From the start, OLPC has been criticised for some rather techno-utopian thinking, and the more common mistake of technology designed with little input from its potential users. Its development process has not run smooth. It has been fought at every step by Microsoft and Intel, who have the most to lose from an open source operating system running on a low-cost AMD processor:
Computers are like drugs, literally. If the drug companies wanted to do the most good in the world, they would divert all investment from the illnesses of the rich — cardiovascular disease, cancer, diabetes — to the much more catastrophic ailments of the poor, primarily malaria, but also Aids. But they don’t; they sit comfortably on their high-margin drugs. Equally, if the technocrats really believed in the human value of universal connectivity — and all of them say they do — they would find ways of wiring southeast Asia and Africa. But they don’t; they sit comfortably on their high-margin laptops.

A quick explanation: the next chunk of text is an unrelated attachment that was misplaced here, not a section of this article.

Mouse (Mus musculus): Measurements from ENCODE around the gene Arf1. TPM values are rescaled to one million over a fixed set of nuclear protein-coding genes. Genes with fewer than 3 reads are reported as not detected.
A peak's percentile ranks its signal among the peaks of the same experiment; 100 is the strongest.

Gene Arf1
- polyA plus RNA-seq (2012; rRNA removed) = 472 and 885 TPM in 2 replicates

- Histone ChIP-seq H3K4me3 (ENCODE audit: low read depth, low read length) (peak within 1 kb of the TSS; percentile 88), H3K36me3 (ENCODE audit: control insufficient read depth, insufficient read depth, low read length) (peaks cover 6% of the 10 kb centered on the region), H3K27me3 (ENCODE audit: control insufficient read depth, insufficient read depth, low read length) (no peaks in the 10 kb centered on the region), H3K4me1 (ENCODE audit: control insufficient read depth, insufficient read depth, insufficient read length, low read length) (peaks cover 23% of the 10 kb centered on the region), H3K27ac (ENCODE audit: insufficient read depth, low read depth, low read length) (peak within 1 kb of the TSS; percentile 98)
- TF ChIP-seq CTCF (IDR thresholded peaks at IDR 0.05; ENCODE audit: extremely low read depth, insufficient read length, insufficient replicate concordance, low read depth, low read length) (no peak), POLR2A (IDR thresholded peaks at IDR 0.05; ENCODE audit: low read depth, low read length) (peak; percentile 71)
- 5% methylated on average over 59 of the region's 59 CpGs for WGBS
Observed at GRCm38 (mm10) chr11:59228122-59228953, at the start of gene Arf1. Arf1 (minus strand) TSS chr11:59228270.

Nonetheless, the economics are on OLPC's side. As chairman Nicholas Negroponte frequently observes, the relentless drop in computing prices year-on-year will dramatically lower the cost of the notional $100 unit. At the same time, we must hope that developing world primary education systems can move from per-child annual spends in the hundreds of dollars to the $10,000+ levels of the West.
As long as the project can hold together for another year or two, it could have an enormous impact. How the developed world's high-value-add information workers would be affected by tens of millions of new competitors in South America, Asia and Africa remains to be seen.